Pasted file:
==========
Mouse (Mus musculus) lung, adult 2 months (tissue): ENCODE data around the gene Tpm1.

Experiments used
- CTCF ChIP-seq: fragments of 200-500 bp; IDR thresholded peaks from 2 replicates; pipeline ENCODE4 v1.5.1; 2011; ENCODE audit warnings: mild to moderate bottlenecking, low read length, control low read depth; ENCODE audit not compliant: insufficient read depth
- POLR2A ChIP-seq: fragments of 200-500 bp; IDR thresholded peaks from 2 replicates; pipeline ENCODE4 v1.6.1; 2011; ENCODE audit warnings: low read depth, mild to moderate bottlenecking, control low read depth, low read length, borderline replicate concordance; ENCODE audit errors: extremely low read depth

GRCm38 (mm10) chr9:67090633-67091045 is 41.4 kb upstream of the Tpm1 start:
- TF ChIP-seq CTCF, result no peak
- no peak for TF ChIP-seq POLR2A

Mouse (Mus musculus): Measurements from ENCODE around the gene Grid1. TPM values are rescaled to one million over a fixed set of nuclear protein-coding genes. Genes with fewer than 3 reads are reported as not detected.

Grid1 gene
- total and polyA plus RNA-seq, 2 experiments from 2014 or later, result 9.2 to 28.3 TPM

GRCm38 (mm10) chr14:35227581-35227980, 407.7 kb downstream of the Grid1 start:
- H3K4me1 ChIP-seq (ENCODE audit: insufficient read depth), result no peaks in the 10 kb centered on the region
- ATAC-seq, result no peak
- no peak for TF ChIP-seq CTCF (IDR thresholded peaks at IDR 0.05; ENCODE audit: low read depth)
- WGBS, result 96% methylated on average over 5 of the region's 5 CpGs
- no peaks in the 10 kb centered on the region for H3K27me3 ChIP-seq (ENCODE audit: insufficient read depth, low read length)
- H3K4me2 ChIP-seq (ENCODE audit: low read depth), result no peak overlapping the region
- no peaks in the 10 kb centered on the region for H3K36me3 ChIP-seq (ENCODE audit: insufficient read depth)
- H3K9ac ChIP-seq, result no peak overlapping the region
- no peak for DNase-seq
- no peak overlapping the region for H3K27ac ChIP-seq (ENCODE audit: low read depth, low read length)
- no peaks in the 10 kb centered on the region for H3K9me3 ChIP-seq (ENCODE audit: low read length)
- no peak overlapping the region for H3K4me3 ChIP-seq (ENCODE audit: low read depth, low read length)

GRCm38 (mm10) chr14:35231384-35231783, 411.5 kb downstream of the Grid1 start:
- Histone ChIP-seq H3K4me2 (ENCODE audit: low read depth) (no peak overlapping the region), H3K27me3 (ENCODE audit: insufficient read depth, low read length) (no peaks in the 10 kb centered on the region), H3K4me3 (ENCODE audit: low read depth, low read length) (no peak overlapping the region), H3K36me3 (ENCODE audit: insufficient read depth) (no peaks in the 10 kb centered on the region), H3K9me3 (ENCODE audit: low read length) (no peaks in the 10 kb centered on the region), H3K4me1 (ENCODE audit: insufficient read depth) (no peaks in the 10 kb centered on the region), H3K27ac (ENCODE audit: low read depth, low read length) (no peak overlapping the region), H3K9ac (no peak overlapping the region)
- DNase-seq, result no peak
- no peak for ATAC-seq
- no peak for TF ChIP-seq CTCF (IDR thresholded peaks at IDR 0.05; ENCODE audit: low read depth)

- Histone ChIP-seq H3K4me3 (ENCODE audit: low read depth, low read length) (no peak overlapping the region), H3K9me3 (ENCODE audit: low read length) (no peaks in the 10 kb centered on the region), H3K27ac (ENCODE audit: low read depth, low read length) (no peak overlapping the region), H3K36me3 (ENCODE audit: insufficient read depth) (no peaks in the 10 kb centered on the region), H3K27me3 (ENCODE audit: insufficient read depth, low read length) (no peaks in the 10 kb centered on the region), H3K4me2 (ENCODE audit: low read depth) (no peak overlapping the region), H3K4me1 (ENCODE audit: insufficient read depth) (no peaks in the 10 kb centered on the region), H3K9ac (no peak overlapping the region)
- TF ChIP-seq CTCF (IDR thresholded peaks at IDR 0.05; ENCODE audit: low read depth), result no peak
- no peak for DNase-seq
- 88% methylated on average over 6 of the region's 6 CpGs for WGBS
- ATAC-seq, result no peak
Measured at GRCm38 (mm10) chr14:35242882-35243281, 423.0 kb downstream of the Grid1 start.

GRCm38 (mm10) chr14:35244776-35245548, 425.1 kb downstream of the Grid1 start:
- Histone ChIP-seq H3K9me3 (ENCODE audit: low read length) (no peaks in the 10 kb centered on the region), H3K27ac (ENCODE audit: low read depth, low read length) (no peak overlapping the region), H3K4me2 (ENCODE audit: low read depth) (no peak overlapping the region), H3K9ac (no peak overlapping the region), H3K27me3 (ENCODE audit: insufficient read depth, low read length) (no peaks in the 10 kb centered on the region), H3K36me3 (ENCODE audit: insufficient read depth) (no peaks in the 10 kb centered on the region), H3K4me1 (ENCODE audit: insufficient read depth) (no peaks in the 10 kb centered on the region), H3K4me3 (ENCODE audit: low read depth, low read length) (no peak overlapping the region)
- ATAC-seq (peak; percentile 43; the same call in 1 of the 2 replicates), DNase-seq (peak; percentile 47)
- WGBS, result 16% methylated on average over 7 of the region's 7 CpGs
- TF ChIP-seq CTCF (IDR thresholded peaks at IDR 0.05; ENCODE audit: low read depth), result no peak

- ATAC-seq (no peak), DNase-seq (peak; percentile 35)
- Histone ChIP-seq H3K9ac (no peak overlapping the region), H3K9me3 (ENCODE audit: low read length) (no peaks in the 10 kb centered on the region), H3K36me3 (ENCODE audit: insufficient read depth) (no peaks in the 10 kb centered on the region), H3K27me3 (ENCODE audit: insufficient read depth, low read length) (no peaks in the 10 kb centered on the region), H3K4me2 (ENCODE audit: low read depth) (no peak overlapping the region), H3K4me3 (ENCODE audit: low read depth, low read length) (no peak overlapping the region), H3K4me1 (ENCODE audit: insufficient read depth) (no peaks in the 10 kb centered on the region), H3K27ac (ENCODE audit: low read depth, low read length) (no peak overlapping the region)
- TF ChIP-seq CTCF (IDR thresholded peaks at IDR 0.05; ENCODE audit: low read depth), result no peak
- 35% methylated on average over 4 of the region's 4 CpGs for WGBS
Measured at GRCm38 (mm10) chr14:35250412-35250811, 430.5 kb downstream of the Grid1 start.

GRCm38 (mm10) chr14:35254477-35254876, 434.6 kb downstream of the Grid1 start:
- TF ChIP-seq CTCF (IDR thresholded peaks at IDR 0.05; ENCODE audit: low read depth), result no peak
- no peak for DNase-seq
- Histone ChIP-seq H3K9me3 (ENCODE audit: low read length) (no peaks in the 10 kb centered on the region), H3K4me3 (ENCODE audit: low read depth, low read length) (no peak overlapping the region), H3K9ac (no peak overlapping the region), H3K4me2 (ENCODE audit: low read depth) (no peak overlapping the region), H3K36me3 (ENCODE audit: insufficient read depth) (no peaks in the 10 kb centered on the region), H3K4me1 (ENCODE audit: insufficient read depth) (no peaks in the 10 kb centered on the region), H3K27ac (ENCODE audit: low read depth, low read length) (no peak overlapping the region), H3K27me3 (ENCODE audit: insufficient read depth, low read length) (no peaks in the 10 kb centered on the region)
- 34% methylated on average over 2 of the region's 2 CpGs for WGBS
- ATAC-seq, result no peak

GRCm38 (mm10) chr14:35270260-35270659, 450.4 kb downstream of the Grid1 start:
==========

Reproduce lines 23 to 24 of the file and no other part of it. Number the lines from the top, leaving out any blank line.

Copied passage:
- no peak overlapping the region for H3K4me3 ChIP-seq (ENCODE audit: low read depth, low read length)

GRCm38 (mm10) chr14:35231384-35231783, 411.5 kb downstream of the Grid1 start: